Skip to comments.7 Things Your Kid Will Spend Their Life Doing If You Give Them a Weird Name
Posted on 03/28/2014 12:08:12 PM PDT by Responsibility2nd
It took me years to like my weird name, which - now that I'm 35 - isn't all that weird anymore. But growing up in a sea of Stephanies, Lauras, Lisas, Jennifers, and Jessicas, I longed for a normal name.
Life with a weird name was rough as a kid. (It's not that much easier as an adult; I've just gotten used to it.)
And while I appreciate the diversity of names, a little part of me cringes inside when I hear a parent call to their daughter, Anais. Her life is going to be tough.
Don't people know this by now? Don't parents know that their desire for uniqueness is going to make their kid's life annoying?
(Excerpt) Read more at shine.yahoo.com ...
1. Give a fake name at Starbucks:
2. Answer to any name that sounds remotely like theirs:
3. Live forever frustrated that extended family misspells their name after YEARS:
4. Answer the same questions about their names over and over again:
5. Redo, reapply or resubmit official documents because of a clerical misspelling:
6. Get pathetically excited and immediately fall in love with a total stranger for getting their name right:
7. Succumb to being called the wrong name:
8. A girl I work with gives her name and then automatically spells it when asked for her name. Its routine for her. She has to do it or they’ll just ask again and again.
9. Playing the knockout game
I got 6 out of the 7. Its a pain. Parents: don’t do this to your kids.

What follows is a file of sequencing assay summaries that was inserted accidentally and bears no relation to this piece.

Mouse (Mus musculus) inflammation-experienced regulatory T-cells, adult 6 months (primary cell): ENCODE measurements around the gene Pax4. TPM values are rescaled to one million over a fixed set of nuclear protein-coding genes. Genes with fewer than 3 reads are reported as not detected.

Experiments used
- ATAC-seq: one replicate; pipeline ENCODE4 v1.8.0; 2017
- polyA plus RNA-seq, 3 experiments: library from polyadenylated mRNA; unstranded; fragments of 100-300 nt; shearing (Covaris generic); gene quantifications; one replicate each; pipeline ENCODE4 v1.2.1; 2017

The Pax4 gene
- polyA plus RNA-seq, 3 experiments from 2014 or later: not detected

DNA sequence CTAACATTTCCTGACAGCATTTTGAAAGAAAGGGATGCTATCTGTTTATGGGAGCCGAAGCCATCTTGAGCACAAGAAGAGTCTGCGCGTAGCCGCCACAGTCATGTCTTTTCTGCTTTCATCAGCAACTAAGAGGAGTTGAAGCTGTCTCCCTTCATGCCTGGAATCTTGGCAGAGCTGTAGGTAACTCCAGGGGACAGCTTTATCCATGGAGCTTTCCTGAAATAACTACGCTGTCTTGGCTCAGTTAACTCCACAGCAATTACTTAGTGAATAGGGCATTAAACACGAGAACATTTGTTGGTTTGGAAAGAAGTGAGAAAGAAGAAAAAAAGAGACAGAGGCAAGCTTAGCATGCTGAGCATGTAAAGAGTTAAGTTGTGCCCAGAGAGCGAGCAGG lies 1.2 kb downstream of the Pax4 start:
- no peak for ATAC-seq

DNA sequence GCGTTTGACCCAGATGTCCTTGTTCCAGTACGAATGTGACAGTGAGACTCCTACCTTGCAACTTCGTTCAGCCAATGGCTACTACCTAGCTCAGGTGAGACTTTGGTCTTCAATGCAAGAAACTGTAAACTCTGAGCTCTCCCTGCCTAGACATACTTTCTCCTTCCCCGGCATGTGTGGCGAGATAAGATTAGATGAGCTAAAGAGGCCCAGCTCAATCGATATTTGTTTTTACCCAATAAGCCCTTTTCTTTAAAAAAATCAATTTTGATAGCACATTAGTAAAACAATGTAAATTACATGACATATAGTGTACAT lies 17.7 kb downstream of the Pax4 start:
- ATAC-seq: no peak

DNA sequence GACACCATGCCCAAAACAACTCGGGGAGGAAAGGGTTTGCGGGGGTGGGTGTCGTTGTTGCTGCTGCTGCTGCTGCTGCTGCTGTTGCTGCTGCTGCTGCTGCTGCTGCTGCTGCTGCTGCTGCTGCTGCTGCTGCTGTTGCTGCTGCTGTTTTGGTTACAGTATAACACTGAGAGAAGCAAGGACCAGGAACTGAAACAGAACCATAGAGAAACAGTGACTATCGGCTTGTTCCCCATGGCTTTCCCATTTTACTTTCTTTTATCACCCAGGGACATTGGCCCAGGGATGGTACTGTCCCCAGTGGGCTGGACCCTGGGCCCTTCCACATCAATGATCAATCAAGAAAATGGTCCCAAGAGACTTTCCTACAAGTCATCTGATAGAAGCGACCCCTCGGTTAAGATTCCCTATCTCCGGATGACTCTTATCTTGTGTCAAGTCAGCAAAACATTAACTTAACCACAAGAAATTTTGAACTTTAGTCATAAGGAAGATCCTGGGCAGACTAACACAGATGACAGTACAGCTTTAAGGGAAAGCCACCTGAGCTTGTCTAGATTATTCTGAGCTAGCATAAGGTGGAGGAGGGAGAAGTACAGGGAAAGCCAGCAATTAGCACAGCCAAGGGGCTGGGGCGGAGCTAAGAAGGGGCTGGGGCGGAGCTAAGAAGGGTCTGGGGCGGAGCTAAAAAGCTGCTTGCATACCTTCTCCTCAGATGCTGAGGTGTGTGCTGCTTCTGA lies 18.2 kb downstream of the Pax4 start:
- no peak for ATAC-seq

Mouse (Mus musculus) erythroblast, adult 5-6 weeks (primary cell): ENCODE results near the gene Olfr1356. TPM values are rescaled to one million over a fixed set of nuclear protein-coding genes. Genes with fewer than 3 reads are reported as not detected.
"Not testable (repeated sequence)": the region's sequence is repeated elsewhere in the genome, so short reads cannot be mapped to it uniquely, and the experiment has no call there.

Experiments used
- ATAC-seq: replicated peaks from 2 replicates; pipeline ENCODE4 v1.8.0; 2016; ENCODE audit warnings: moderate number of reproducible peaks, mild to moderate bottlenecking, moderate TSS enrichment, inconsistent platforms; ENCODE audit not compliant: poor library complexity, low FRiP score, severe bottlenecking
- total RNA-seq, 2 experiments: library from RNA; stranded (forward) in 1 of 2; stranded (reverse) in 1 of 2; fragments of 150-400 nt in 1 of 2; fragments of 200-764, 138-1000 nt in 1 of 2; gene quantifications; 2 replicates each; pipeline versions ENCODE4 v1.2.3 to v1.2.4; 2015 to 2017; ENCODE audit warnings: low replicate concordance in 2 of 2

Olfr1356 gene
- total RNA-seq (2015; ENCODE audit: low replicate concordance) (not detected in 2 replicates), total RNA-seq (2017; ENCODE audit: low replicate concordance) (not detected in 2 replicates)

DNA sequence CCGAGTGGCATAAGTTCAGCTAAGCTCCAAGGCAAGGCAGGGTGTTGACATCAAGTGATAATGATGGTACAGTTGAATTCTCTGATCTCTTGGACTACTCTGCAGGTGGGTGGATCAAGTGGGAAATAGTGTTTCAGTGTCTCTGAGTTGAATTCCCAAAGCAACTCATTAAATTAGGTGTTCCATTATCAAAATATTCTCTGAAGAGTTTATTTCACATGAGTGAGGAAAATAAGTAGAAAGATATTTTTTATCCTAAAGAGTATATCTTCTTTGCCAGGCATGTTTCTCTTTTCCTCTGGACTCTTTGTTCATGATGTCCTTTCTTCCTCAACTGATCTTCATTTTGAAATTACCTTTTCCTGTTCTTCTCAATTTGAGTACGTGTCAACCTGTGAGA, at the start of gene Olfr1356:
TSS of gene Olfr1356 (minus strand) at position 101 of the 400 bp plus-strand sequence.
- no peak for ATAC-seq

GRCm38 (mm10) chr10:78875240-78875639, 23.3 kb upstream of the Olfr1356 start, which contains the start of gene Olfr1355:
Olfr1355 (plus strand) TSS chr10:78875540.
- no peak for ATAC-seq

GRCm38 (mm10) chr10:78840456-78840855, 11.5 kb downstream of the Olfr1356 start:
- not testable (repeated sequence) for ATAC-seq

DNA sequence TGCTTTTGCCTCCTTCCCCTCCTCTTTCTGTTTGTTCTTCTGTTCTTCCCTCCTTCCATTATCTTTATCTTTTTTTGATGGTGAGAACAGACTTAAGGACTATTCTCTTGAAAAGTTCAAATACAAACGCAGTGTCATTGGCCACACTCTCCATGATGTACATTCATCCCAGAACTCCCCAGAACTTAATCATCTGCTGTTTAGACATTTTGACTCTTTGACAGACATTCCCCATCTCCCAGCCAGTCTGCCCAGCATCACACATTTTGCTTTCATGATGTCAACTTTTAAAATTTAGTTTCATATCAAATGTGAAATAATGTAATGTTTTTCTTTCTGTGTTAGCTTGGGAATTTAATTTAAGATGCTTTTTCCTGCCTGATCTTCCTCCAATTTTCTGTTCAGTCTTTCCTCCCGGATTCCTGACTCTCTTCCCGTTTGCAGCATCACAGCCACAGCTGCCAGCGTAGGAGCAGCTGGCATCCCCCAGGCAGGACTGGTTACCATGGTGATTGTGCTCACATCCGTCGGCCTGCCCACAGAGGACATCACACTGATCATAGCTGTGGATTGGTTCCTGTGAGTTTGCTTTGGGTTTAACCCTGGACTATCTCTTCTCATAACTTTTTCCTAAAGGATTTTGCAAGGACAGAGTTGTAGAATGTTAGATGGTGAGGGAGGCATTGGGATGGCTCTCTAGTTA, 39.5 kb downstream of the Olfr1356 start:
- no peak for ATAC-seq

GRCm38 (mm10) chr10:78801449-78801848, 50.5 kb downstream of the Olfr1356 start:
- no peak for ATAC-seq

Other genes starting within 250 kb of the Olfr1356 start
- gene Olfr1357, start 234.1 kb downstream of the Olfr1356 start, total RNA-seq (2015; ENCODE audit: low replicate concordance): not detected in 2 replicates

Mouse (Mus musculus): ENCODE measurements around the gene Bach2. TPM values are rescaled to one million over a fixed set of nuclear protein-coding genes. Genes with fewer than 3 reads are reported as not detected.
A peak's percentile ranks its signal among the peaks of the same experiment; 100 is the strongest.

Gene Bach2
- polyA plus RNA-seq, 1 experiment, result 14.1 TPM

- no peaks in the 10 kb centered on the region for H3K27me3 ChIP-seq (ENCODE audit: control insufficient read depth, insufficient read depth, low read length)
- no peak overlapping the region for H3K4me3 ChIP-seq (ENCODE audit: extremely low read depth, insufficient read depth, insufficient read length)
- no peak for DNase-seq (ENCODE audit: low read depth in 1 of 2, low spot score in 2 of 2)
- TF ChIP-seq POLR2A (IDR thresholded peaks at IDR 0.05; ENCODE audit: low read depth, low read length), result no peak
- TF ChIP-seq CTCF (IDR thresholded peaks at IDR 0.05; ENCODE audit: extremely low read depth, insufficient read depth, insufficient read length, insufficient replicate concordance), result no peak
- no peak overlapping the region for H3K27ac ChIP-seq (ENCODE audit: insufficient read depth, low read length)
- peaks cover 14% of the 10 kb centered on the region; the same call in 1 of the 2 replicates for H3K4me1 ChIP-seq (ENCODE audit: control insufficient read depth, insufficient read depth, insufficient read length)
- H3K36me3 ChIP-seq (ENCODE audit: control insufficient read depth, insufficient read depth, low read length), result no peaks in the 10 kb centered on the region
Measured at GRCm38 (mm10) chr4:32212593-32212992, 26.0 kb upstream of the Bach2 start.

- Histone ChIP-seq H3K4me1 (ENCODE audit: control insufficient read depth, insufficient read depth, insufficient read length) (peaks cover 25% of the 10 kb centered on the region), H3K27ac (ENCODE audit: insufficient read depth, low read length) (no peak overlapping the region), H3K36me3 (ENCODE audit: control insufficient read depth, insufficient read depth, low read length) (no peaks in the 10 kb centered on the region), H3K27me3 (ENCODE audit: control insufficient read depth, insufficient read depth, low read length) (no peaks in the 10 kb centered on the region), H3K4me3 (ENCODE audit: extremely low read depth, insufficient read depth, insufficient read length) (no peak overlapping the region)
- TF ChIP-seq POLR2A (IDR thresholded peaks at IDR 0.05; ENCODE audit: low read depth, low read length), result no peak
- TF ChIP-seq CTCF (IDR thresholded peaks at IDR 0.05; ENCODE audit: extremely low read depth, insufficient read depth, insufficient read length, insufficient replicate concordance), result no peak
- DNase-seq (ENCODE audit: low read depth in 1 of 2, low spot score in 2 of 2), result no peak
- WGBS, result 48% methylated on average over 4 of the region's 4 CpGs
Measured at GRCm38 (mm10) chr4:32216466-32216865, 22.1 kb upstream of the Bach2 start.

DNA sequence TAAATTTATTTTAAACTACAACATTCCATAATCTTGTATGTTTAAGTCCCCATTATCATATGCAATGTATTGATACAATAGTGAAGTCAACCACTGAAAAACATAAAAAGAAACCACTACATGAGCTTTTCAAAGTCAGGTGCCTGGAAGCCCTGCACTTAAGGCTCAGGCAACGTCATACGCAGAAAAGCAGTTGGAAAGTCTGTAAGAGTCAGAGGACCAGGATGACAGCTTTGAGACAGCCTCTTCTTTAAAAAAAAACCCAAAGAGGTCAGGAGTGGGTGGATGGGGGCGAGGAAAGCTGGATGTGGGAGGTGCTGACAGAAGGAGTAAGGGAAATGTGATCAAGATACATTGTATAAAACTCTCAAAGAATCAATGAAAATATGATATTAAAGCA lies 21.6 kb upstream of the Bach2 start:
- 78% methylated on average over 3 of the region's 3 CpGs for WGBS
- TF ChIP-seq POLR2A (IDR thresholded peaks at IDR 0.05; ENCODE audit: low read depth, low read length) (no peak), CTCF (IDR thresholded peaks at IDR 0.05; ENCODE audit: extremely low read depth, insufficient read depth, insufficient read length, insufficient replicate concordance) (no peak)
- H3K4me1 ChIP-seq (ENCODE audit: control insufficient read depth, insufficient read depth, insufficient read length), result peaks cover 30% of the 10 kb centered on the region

Set X's house afire with bacon?
My father, who had an evil streak, named my sister Ingegerd. It’s a medieval Swedish name not even used in Sweden. It’s pronounced Ing-E-Yaird. She spent a lifetime explaining it, spelling it and saying it over and over. (It contains a sound not used in English, so most people can’t “hear” it.) Finally, at age 55 she changed it to Ingrid.
My name is Bern, the capital of Switzerland. I’ve had problems and I feel it isolated me from early grade school companionship because nobody could say it. I’d have been much happier with Dan, or Bill.
Johnny Cash - A Boy Named Sue
“And while I appreciate the diversity of names, a little part of me cringes inside when I hear a parent call to their daughter, Anais. Her life is going to be tough. “
But it is the right of Holder’s people to make up weird names.
My name is Gurn Blanston
It doesn’t matter if you have a weird name, mine is fairly common and people still misspell it or say it wrong.
Another reason not to give your kid a weird name? You’ll cripple them financially.
Studies have shown that recruiters, headhunters, HR managers, bosses and so on will look at the name of an applicant and form instant opinions.
Nobody ever said life is fair. And its just harder if your parents give you a weird name.
I wonder how Kenesaw Mountain Landis felt about unusual names ...
Reminds me of an old joke.
A man named Joe butterwhomper applied to the courts to have his name changed.
When asked why, he said...”I got tired of people saying ‘Hi ya Joe! Wat do you know’?
“Seven? Yeah, I guess I could see it. Seven. Seven periods of school, seven beatings a day. Roughly seven stitches a beating, and eventually seven years to life. Yeah, you’re doing that child quite a service.”
- Jerry, in “The Seven”
I’ve done 2, 4, 5, and 7 and my name is perfectly normal. If I went to Starbucks I’d probably do #1 too just for the fun of it.
Have a song written after him.
Yes, but most of them have no intention of working anyway. Whitey owes them a living.
Anais isn’t made up, and probably not used by black people.
Not my point.